It provides that a drunk driver's motor vehicle is subject to forfeiture when it is used to commit a designated offense; it does not limit forfeiture to a vehicle of any minimum value and expressly allows for forfeiture of motor vehicles that are valued even below $500; it immediately vests "[a]ll right, title, and interest" in the vehicle subject to forfeiture "in the appropriate agency," and then it requires the forfeiting agency either to keep and use the vehicle or to use "70 percent of the proceeds" in its DWI-related operations and distribute the remaining "30 percent of the . . . proceeds" to the prosecuting authority for prosecutorial purposes.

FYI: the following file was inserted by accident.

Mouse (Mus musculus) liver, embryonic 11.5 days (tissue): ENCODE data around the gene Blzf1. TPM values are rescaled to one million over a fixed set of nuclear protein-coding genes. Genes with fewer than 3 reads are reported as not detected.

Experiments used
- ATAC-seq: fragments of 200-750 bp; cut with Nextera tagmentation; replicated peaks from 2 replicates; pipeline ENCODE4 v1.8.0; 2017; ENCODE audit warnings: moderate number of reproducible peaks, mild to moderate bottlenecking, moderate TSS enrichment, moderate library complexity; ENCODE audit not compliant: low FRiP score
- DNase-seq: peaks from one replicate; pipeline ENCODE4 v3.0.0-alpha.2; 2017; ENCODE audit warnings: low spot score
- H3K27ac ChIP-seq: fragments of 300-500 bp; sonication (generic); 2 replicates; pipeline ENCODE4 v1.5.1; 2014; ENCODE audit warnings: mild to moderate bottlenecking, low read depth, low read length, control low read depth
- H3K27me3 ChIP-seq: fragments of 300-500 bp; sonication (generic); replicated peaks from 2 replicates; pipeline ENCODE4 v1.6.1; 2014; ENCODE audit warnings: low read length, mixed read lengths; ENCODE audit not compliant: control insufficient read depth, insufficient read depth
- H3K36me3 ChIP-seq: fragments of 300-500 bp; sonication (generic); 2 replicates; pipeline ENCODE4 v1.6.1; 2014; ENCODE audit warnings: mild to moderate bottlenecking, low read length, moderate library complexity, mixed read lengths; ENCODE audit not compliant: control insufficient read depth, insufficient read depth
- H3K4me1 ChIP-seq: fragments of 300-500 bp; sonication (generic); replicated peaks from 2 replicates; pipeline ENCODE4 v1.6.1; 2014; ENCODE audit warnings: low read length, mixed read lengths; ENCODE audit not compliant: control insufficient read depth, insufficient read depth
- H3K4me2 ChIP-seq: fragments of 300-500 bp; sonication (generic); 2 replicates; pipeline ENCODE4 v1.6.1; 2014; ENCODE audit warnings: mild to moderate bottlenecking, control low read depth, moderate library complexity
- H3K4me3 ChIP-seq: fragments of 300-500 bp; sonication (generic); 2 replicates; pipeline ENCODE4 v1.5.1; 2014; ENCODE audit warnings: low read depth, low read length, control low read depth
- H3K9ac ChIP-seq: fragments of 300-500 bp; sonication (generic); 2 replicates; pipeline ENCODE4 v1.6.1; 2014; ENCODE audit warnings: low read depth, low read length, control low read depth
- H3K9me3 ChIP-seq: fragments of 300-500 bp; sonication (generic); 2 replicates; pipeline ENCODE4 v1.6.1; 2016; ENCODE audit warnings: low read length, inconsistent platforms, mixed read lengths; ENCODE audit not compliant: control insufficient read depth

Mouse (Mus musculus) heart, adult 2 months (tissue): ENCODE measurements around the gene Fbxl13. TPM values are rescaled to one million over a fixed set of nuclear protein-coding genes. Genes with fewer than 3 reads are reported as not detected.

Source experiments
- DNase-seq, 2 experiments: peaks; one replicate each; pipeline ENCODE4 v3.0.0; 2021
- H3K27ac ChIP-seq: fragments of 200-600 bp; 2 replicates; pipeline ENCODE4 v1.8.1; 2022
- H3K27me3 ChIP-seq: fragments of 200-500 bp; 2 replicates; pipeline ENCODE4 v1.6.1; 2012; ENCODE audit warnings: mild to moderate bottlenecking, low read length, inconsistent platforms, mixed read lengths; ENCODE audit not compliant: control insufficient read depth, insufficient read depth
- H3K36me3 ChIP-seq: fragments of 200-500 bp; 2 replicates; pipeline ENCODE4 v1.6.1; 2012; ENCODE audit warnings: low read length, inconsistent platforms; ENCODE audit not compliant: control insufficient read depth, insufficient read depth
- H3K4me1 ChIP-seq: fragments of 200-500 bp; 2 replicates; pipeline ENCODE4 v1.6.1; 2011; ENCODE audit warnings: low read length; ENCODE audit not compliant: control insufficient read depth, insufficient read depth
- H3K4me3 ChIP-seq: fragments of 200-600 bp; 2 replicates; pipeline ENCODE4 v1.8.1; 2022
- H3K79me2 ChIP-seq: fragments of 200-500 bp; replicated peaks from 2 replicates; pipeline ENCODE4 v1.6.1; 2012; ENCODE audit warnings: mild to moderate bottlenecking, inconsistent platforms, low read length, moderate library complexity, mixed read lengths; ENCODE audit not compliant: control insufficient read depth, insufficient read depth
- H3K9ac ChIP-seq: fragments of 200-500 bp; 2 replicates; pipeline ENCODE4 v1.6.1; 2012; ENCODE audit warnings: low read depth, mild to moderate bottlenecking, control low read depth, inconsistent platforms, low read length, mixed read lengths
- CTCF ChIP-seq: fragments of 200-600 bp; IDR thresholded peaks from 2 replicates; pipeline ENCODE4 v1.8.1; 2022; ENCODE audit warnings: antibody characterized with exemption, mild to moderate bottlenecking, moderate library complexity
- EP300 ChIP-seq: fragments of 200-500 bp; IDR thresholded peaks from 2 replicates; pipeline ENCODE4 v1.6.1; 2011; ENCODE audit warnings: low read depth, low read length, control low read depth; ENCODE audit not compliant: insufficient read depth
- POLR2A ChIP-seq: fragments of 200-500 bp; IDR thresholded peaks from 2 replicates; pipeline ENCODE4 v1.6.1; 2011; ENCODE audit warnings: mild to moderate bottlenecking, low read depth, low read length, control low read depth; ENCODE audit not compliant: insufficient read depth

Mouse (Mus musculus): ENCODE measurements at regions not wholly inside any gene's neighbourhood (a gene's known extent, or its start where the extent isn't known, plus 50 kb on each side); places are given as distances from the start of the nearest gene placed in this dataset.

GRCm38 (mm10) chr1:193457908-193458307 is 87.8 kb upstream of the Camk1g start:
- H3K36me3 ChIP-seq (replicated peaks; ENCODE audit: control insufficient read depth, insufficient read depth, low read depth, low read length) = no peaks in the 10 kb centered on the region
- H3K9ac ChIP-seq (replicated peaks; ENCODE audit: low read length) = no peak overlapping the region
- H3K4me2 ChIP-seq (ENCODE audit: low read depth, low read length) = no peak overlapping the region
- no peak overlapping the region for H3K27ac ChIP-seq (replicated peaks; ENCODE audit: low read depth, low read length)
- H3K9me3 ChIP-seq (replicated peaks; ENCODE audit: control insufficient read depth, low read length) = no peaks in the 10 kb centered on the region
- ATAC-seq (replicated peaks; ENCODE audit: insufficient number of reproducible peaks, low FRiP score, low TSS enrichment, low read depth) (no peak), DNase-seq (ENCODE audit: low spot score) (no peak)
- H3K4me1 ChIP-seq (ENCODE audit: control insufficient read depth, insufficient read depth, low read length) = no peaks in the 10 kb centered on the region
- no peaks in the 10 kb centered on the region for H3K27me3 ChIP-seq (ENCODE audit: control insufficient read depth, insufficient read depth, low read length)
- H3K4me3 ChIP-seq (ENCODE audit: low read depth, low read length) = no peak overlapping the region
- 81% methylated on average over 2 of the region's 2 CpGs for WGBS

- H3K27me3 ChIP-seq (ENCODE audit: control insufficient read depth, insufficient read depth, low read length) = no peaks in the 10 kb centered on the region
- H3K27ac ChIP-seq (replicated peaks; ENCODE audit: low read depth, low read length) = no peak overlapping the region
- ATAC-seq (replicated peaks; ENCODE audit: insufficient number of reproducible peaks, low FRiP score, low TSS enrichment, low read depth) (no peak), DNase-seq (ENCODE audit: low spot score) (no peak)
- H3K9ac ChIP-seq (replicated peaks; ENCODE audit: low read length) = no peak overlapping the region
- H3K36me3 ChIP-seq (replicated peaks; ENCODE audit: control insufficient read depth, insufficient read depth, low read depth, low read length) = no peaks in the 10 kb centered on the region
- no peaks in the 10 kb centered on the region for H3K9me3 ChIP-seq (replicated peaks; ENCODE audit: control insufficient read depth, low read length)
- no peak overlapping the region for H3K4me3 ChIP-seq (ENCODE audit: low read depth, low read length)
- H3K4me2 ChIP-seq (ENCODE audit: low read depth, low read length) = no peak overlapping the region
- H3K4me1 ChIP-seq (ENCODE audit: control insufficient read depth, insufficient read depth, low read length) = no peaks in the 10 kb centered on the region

For at least two reasons, the two sections cannot be read as Nielsen argues. First, the forfeiture statute's express allowance for forfeiture of even a $500 car is meaningless if the exemption statute prohibits forfeitures of vehicles valued below $4,400. Second, if Nielsen is correct that the exemption statute allows the state to take a car by forfeiture but requires the state to then reimburse the owner the after-sale exemption amount up to $4,400, then the forfeiture statute's requirement that the forfeiture sale proceeds be divided exactly 70-30 between the acting law-enforcement and prosecutorial agencies could never be followed.3 Comments)
MPR's Lorna Benson reports today that another person has been struck by a variant of H1N2, the swine flu strain linked to some animals at the Minnesota State Fair.